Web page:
Thinking about the start of the school year and all of the teacher only days coming up next week, it's a good opportunity to think about the 'why' of what we do as educators – what makes us get out of bed in the morning to do the jobs we do.
One of the books on my shelf that I refer back to at least once a year to help anchor me in this thinking is Neil Postman's "The End of Education". Postman's thinking has helped ground the work I do over many years, providing a balanced perspective on the role of technology in education.
I've just finished watching the video clip above as I prepare for some of my work in the coming weeks, and am reminded again by Postman of the importance of thinking about the 'why' of what we do. This is pretty important at the moment, given the rhetoric appearing around the recent announcements here in NZ of incentives for teachers as a means of increasing the status of the profession.
Early in the interview, Postman submits that we need to be addressing the metaphysical or philosophical purpose of school, arguing that if parents and kids don't believe in the purpose of school, then it becomes a place of detention, not attention. Postman believes that the debate over the future of schools focuses too much on "engineering" concerns — curricula, teaching methods, standardized testing, the role of technology, etc. — while very little attention is paid to the metaphysics of schooling. As the title of his book suggests, he feels that "without a transcendent and honorable purpose schooling must reach its finish, and the sooner we are done with it, the better."
Postman isn't alone in this thinking (see also Michael Fullan, Peter Senge, and others) but I like his analysis and find it very helpful, particularly in the current climate where there is a strong emphasis on the economic utility of education – i.e. education for employment and contribution to the economy. Postman argues that this is a problematic stance because, he claims, there is no compelling evidence that the economic performance of a nation is directly linked to the quality of its education system.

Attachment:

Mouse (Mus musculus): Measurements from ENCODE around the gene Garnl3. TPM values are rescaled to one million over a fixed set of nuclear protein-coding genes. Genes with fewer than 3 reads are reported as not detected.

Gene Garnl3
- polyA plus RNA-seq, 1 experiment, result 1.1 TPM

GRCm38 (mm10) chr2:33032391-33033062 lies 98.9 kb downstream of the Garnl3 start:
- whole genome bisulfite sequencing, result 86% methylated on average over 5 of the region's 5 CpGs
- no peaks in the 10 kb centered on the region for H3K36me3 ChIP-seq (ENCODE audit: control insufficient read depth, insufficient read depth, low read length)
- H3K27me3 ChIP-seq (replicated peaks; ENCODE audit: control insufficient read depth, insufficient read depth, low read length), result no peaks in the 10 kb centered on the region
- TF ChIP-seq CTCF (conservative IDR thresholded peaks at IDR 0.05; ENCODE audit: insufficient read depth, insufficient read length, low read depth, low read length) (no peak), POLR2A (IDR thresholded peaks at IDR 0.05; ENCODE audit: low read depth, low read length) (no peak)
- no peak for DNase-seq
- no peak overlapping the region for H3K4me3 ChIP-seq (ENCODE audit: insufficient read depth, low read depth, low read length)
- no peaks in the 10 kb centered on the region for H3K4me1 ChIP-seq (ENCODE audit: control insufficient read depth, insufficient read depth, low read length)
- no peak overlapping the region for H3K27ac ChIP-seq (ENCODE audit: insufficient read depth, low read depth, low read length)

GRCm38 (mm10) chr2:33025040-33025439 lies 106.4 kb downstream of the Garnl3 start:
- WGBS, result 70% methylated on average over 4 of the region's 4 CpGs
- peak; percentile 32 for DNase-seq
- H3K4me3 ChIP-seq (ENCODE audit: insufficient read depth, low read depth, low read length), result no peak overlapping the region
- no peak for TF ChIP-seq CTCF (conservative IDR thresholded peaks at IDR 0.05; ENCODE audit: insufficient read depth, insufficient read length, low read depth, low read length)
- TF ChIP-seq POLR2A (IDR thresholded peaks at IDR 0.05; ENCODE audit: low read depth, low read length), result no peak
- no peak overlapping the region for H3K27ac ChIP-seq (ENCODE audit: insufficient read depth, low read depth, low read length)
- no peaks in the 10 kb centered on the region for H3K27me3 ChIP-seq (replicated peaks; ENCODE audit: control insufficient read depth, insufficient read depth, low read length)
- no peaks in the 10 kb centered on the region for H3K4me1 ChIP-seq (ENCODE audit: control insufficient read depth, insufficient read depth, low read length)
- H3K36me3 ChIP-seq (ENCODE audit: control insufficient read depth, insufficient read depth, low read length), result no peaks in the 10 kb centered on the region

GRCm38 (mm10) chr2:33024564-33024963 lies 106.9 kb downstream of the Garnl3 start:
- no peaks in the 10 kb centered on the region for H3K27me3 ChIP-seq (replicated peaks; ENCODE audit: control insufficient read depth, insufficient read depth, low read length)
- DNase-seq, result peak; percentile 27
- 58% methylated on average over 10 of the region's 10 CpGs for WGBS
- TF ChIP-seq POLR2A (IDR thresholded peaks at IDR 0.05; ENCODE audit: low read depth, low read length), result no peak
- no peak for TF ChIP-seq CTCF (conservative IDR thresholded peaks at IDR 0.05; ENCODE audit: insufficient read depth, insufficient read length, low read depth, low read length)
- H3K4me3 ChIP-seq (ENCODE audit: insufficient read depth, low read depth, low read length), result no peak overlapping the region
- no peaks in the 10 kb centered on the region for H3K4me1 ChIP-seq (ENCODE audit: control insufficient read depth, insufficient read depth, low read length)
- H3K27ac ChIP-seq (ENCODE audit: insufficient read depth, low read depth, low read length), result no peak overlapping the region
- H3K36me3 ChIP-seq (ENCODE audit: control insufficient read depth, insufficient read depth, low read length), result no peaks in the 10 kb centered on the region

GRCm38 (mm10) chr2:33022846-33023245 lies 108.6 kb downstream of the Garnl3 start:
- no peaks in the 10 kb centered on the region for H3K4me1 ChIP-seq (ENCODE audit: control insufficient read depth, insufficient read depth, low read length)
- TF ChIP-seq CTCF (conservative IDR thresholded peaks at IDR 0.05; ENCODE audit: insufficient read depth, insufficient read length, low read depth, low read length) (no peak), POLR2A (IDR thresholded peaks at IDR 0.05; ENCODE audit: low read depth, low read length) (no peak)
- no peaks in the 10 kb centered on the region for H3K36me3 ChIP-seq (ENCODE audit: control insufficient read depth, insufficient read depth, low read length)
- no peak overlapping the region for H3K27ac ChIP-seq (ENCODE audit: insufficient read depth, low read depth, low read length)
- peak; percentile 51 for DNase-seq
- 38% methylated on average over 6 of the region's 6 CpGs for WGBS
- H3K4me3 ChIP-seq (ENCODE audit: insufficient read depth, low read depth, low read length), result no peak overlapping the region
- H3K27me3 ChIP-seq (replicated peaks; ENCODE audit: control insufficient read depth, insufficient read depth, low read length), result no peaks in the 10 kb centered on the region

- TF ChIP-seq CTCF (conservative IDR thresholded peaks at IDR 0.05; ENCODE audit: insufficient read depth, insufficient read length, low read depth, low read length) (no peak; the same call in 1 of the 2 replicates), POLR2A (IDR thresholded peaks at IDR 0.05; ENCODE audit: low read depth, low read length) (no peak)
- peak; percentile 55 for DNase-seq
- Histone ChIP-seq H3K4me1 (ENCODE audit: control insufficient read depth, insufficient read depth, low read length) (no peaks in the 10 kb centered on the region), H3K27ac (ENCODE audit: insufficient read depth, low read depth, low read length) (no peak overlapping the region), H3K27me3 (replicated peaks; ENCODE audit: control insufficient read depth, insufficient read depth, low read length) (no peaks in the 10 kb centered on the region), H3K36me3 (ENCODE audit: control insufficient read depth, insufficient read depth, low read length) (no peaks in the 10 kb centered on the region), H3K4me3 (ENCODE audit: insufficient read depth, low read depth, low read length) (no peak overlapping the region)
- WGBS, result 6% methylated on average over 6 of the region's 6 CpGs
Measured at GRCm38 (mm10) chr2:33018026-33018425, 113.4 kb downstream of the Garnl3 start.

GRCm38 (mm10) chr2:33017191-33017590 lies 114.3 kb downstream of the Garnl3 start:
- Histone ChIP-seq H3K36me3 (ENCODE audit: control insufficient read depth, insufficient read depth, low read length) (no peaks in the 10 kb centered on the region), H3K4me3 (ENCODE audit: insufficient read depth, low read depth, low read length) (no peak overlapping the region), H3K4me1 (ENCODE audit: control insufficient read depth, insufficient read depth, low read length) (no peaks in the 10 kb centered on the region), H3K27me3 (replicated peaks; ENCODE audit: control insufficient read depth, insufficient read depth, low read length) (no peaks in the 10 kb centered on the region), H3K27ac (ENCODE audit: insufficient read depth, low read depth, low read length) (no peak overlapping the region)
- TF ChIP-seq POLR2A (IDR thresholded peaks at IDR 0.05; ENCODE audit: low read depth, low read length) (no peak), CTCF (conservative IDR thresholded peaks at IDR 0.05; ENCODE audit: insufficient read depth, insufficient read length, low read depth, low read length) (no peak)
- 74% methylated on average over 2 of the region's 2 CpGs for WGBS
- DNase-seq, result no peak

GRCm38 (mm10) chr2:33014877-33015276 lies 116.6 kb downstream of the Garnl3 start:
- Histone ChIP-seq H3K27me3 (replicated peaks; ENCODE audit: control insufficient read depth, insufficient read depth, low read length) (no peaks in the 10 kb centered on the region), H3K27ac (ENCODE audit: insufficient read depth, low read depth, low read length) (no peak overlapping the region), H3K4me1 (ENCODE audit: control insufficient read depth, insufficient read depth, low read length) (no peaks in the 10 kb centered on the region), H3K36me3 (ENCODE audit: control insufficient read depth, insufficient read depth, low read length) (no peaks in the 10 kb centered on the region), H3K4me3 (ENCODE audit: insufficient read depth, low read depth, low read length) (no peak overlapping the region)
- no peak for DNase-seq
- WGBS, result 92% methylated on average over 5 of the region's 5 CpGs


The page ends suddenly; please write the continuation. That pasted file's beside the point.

His alternative is to emphasise the sorts of things that he believes are required to develop 21st century citizens who are prepared to live, work and contribute to our future society. He argues that if it's true that things are changing so rapidly that we don't know what jobs will exist for our young people into the future, then it's futile promoting vocational training programmes in our schools – instead, we ought to be designing curriculum that cultivates the capacity for open-mindedness and the ability to accept and respond to change etc.
In the interview Postman goes on to speak about the role of technology, the nature of curriculum and the impact of language – all themes I may save for future posts, but definitely worth watching the video clip for here.
In the meantime, the challenge left for all of us as educators about the begin the new school year is "are we committed to a shared understanding of the purpose of school?" My challenge is, let's make time in our teacher only days for some discussion on this.
Postman's final remarks are particuarly pertinent:
"What [teachers] are faced with is th emptiness of schooling – that there is no sense of serious and profound commitment to learning. I think that they could all discover that if there were ideas in the culture, profound ideas, that the children believed in and their parents believed in, then teachers would overnight seem great to us…
… teachers are no different to other people. If their spiritual life is empty it wouldn't surprise anyone that they are not effective in working with the young – what would they teach them?"
As we prepare for the new school year, we can become consumed with focusing on the structural aspects of our system (schools, clusters, standards, curriculum etc.) in the hope that we can improve it, or on the cultural aspects (relationships, equity, career pathways etc.) – but without a profound commitment to an understanding of purpose of schooling at both a personal and corporate level, we are likely to fall well short of the lofty goals and aspirations embodied in our national strategies and school mission statements.